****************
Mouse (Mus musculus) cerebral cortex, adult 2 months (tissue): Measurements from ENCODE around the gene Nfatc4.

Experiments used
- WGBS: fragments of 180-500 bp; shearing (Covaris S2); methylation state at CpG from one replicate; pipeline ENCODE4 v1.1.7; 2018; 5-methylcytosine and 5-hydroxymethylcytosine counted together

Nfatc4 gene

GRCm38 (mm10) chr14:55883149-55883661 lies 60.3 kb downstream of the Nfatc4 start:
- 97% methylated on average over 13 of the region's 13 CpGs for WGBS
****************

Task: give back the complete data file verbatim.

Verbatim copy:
Mouse (Mus musculus) cerebral cortex, adult 2 months (tissue): Measurements from ENCODE around the gene Nfatc4.

Experiments used
- WGBS: fragments of 180-500 bp; shearing (Covaris S2); methylation state at CpG from one replicate; pipeline ENCODE4 v1.1.7; 2018; 5-methylcytosine and 5-hydroxymethylcytosine counted together

Nfatc4 gene

GRCm38 (mm10) chr14:55883149-55883661 lies 60.3 kb downstream of the Nfatc4 start:
- 97% methylated on average over 13 of the region's 13 CpGs for WGBS